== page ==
What are your thoughts on this coin and the mystery behind it?

    IF, by any chance you might have one of these or one of Nektanebo's bronze coins please share!

    A good read on this topic from 1992 found on Academia: https://www.academia.edu/3987076/The_Earliest_Known_Gold_Pharaonic_Coin?auto=download
  2. Avatar

    Guest User Guest

    to hide this ad.
  3. Aidan_()

    Aidan_() Numismatic Contributor

    I must admit that I'm intent on making a YouTube video on this coin, what are your thoughts?

    Also, in the Academia article the author mentions that the need for an updated publication on this series is needed. How does one go about publishing an academic resource on numismatics? What kind of research and observations are needed for something like this? I need a Academic Publishing on Numismatics for Dummies. :D
    alk1129 and Ryro like this.
  4. TIF

    TIF I am not an expert Supporter

    There aren't any bronzes or silvers of Nektanebo, something I unfortunately didn't know until after paying a hefty premium for this bronze (some sellers still try to attribute this to Nektanebo, for obvious reasons). Here's the coin with corrected attribution:

    SYRIA, uncertain (formerly attributed to Egyptian pharaoh Nektanebo II)
    3rd century CE
    AE11, 4.4 gm
    Obv: Ram leaping left, head reverted
    Rev: Scales; countermark with helmeted bust right
    Ref: Weiser 1 (Nektanebo II of Egypt)

    From CNG's archives:

    Weiser’s attribution of this type to the Egyptian Pharaoh Nektanebo is primarily based on a loose typological similarity to an issue of gold coins that are Egyptian. While this attribution is still followed by some, more recent evidence has almost certainly shown this to be incorrect. All of these bronze coins seem to originate from sources outside of Egypt, particularly the northern Levant, which would not likely be in the circulation pattern of a 4th century BC bronze issue of Egypt (an argument that these may have been struck while Nektanebo was active in Syria during the Satrapal Revolt is completely implausible). Also, with the exception of the Athenian tetradrachm imitations that were likely struck in Egypt for external trade, there was no internal monetized economy that would be necessary to support such a bronze issue. In his book on the coins of Roman Syria, Butcher notes that the style of the leaping ram is very similar to 3rd century AD issues of Antioch, but also notes that it is a common type at Damaskos. Furthermore, Butcher notes that Newell had attributed two of these in the ANS to an uncertain mint in Commagene, although his rationale is unknown. Thus, Butcher attributes these to an uncertain mint in northern Syria in the 3rd century AD.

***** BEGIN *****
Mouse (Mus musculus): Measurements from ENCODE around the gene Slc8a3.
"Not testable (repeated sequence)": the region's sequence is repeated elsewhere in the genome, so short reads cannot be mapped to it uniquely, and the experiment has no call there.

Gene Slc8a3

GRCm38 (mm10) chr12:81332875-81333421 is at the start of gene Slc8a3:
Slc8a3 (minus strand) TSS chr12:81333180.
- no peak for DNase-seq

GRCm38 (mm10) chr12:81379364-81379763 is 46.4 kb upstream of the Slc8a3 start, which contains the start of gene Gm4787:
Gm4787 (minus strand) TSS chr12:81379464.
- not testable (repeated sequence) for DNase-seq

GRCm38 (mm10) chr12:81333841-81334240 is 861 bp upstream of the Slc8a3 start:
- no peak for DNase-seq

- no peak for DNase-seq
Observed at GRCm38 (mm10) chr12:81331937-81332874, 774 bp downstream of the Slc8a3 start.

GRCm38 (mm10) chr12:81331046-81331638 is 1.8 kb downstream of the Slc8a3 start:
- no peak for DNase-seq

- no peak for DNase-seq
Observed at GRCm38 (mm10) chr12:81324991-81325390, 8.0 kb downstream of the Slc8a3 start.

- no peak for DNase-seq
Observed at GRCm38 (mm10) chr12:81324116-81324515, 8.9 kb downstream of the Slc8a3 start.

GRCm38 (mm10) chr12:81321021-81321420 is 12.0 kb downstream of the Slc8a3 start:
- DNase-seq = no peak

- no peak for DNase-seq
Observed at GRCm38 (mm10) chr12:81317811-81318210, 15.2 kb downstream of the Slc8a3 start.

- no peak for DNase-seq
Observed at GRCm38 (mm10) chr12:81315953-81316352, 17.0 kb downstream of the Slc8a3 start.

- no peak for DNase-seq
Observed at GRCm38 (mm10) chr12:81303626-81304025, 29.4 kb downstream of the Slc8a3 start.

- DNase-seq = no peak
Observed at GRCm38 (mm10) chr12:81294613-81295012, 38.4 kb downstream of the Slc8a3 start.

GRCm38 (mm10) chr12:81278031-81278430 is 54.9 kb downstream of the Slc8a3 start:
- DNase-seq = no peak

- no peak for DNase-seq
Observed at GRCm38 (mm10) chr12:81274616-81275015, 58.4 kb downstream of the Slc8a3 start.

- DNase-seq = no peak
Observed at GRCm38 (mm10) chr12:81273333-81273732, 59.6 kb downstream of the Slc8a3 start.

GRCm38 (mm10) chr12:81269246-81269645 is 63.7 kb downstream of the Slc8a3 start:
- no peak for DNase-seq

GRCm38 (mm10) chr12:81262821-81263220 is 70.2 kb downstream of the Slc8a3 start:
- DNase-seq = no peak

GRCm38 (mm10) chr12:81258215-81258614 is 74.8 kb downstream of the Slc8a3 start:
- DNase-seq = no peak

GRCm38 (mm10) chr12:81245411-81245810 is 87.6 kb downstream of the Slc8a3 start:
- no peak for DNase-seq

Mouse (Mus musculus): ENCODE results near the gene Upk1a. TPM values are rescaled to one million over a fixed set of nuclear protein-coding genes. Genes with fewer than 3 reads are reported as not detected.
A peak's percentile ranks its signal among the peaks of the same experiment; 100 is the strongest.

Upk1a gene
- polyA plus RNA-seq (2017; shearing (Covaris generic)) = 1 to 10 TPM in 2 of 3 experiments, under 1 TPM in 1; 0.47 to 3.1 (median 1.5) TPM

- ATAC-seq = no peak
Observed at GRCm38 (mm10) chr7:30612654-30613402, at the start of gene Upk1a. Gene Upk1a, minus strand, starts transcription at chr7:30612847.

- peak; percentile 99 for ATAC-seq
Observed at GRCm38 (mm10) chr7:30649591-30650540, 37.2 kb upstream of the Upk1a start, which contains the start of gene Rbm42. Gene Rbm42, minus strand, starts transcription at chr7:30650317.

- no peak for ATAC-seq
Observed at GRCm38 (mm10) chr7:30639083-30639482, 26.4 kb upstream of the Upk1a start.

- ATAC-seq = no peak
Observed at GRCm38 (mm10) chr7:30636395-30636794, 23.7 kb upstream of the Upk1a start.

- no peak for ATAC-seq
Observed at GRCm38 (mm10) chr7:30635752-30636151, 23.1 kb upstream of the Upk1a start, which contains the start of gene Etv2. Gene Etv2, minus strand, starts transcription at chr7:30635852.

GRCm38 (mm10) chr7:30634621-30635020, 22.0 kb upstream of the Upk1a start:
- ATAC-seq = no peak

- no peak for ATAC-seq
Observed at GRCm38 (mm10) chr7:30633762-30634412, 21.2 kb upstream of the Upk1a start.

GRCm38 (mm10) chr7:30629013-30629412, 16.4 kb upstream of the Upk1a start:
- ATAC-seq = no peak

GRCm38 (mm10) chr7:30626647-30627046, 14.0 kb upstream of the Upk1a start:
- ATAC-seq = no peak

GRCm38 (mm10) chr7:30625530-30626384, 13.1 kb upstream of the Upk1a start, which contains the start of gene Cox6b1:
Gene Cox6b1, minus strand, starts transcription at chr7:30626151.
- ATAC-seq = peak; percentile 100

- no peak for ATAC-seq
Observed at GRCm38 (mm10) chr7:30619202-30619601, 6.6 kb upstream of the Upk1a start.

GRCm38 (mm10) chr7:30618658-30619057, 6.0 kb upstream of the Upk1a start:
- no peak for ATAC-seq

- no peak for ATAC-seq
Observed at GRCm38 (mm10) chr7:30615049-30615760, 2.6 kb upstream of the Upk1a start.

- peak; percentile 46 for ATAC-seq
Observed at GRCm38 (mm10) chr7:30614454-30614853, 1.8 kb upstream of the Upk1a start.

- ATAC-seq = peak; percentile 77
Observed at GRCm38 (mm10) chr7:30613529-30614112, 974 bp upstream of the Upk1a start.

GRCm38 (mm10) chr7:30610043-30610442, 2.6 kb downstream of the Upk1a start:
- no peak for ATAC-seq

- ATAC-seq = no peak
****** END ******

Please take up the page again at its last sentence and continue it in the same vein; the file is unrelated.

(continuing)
I mentioned the famous stater obliquely in this tread about a Nero diobol, with a "vase" reminiscent of some elements of the "good gold" hieroglyph found on staters of Nektanebo II: https://www.cointalk.com/threads/more-to-this-than-meets-the-eye.309276/